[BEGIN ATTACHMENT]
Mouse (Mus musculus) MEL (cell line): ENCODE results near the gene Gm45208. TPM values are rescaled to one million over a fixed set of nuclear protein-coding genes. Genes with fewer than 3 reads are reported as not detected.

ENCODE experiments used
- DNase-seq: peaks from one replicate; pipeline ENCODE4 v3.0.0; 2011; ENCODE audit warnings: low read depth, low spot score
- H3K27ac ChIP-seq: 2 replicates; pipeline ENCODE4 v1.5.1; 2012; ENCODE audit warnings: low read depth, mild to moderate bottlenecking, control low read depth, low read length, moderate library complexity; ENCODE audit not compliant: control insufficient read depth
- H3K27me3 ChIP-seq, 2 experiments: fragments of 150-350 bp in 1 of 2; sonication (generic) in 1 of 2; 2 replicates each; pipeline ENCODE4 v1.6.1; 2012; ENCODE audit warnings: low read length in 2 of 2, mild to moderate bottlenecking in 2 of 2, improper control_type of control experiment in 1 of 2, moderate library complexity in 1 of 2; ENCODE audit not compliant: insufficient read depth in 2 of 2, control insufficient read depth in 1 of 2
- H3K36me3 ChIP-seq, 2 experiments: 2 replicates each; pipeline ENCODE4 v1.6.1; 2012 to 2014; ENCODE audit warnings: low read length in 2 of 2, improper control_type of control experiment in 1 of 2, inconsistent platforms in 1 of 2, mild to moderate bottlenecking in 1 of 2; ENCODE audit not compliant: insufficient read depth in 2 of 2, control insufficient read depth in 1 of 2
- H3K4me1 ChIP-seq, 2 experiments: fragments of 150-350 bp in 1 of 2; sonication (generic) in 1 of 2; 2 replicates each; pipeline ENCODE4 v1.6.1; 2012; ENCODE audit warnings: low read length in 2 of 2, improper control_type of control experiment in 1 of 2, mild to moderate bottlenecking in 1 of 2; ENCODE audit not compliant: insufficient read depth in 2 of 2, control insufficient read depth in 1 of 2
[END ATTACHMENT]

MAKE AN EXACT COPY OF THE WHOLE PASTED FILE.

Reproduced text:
Mouse (Mus musculus) MEL (cell line): ENCODE results near the gene Gm45208. TPM values are rescaled to one million over a fixed set of nuclear protein-coding genes. Genes with fewer than 3 reads are reported as not detected.

ENCODE experiments used
- DNase-seq: peaks from one replicate; pipeline ENCODE4 v3.0.0; 2011; ENCODE audit warnings: low read depth, low spot score
- H3K27ac ChIP-seq: 2 replicates; pipeline ENCODE4 v1.5.1; 2012; ENCODE audit warnings: low read depth, mild to moderate bottlenecking, control low read depth, low read length, moderate library complexity; ENCODE audit not compliant: control insufficient read depth
- H3K27me3 ChIP-seq, 2 experiments: fragments of 150-350 bp in 1 of 2; sonication (generic) in 1 of 2; 2 replicates each; pipeline ENCODE4 v1.6.1; 2012; ENCODE audit warnings: low read length in 2 of 2, mild to moderate bottlenecking in 2 of 2, improper control_type of control experiment in 1 of 2, moderate library complexity in 1 of 2; ENCODE audit not compliant: insufficient read depth in 2 of 2, control insufficient read depth in 1 of 2
- H3K36me3 ChIP-seq, 2 experiments: 2 replicates each; pipeline ENCODE4 v1.6.1; 2012 to 2014; ENCODE audit warnings: low read length in 2 of 2, improper control_type of control experiment in 1 of 2, inconsistent platforms in 1 of 2, mild to moderate bottlenecking in 1 of 2; ENCODE audit not compliant: insufficient read depth in 2 of 2, control insufficient read depth in 1 of 2
- H3K4me1 ChIP-seq, 2 experiments: fragments of 150-350 bp in 1 of 2; sonication (generic) in 1 of 2; 2 replicates each; pipeline ENCODE4 v1.6.1; 2012; ENCODE audit warnings: low read length in 2 of 2, improper control_type of control experiment in 1 of 2, mild to moderate bottlenecking in 1 of 2; ENCODE audit not compliant: insufficient read depth in 2 of 2, control insufficient read depth in 1 of 2